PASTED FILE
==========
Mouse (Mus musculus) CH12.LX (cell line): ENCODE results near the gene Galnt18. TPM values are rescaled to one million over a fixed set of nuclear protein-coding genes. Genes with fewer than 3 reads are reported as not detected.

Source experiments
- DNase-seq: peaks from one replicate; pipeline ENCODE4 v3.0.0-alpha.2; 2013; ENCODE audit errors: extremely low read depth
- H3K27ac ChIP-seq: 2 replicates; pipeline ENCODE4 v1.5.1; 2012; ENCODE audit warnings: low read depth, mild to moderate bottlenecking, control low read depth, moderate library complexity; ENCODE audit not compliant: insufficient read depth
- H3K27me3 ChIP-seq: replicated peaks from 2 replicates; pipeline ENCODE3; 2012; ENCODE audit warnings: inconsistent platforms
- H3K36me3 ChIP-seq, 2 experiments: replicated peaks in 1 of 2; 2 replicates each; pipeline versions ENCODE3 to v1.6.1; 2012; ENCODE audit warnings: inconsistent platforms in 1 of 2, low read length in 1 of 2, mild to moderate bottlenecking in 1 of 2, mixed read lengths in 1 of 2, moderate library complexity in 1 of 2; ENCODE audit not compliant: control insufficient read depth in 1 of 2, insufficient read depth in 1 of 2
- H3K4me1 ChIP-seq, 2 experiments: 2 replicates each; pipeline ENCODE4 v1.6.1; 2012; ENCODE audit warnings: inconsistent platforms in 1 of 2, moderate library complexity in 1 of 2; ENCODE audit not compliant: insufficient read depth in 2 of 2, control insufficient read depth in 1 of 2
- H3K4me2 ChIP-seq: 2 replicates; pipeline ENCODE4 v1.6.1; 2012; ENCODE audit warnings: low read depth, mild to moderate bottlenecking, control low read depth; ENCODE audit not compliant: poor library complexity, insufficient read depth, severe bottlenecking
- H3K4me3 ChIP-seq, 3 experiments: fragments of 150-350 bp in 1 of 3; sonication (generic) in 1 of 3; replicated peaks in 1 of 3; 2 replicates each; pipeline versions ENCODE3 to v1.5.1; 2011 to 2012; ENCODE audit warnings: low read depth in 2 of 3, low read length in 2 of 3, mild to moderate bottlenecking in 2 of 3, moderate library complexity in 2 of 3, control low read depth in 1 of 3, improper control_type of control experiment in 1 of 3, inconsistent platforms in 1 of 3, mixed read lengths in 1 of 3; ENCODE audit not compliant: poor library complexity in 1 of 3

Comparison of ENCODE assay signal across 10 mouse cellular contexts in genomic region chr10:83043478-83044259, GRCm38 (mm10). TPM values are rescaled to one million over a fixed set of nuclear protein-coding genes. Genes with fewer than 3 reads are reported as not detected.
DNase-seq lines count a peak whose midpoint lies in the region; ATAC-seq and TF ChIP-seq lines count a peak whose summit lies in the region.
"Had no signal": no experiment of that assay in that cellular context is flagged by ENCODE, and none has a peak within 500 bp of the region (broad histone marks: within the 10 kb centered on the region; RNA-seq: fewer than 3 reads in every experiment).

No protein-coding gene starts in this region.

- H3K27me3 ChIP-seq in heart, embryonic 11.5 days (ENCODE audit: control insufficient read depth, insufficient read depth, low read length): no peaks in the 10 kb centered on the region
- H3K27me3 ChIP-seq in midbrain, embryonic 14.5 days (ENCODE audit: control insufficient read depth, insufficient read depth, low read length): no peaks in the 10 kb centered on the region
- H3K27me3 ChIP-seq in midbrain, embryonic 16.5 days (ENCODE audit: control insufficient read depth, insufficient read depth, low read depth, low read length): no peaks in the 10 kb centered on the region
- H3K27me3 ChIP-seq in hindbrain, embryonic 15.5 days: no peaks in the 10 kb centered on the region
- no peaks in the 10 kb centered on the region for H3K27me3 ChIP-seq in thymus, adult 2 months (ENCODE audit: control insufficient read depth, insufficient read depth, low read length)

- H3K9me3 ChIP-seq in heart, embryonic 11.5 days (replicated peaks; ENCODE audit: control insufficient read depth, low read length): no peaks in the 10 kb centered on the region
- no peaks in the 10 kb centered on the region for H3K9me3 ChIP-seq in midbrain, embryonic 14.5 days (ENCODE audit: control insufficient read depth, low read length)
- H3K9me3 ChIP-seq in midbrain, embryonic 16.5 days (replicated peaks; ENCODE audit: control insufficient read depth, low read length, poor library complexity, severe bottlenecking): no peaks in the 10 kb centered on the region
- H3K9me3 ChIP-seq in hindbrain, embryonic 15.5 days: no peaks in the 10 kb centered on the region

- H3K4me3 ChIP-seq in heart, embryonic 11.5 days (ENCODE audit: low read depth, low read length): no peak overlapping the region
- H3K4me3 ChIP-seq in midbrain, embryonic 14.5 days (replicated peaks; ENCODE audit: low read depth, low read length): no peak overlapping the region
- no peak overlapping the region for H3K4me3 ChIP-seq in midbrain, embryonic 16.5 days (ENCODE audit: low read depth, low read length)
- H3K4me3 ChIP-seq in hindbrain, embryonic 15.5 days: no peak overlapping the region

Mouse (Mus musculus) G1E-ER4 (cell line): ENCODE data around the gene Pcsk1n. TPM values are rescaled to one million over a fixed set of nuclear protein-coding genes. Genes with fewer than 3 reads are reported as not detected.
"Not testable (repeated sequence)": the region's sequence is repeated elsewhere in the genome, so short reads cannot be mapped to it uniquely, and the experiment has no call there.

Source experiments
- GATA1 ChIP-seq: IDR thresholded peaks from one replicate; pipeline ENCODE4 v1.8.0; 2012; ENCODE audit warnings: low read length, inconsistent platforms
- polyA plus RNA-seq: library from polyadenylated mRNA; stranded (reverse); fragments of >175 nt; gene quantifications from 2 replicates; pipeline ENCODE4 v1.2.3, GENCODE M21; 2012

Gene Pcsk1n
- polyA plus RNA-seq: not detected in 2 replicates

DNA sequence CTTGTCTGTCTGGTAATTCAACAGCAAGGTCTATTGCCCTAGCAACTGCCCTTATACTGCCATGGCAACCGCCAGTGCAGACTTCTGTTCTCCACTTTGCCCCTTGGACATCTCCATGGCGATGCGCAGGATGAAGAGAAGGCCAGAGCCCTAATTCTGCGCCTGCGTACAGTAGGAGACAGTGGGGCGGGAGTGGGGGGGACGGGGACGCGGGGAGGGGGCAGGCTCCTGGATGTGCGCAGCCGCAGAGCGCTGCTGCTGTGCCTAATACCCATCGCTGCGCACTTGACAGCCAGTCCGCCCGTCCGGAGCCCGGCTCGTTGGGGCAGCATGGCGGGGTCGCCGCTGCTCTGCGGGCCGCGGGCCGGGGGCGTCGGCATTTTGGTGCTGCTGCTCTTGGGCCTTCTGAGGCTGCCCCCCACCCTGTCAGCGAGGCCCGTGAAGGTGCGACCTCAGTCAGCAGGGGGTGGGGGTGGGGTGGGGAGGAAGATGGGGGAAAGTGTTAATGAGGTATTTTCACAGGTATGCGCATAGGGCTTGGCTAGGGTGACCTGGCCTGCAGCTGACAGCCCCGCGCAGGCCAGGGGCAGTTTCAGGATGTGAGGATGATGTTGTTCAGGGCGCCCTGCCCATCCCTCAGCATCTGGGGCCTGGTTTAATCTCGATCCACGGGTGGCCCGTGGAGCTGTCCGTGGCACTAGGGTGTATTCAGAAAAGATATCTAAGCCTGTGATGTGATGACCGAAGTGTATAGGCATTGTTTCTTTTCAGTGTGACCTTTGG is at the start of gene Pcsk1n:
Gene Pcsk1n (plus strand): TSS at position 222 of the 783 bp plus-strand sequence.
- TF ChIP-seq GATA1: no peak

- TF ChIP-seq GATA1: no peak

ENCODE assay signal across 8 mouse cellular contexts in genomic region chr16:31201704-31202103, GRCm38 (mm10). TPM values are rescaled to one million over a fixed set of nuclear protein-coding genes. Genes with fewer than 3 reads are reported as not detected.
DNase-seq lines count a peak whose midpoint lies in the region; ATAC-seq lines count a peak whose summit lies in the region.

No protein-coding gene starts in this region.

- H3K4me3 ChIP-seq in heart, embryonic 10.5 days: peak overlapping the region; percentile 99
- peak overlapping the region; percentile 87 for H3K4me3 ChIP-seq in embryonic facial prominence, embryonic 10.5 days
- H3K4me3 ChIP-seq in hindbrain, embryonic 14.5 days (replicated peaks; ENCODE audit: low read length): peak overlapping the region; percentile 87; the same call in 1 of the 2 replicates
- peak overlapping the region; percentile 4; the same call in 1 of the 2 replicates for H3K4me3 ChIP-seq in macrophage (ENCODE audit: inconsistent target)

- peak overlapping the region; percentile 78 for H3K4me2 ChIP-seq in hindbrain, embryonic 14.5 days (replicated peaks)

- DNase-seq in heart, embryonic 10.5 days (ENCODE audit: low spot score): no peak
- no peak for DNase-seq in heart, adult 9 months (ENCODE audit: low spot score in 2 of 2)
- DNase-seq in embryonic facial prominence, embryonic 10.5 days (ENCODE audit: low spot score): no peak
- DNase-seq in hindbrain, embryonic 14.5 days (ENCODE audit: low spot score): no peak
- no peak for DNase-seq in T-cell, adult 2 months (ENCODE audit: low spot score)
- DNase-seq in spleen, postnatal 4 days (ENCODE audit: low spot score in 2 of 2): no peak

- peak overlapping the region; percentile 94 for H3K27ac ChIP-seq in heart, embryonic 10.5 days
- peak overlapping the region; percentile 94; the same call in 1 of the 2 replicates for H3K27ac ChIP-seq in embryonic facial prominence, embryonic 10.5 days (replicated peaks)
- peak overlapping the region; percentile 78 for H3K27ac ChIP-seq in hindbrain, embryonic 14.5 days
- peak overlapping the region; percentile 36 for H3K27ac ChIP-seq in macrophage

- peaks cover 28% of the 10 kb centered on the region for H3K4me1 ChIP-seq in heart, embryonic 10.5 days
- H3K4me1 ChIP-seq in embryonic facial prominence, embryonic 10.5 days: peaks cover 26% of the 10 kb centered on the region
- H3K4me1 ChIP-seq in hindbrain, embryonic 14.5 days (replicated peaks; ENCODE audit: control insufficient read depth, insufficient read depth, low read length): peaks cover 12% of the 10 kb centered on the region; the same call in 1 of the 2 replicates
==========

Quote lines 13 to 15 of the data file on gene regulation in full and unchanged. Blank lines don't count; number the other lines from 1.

No protein-coding gene starts in this region.

- H3K27me3 ChIP-seq in heart, embryonic 11.5 days (ENCODE audit: control insufficient read depth, insufficient read depth, low read length): no peaks in the 10 kb centered on the region
- H3K27me3 ChIP-seq in midbrain, embryonic 14.5 days (ENCODE audit: control insufficient read depth, insufficient read depth, low read length): no peaks in the 10 kb centered on the region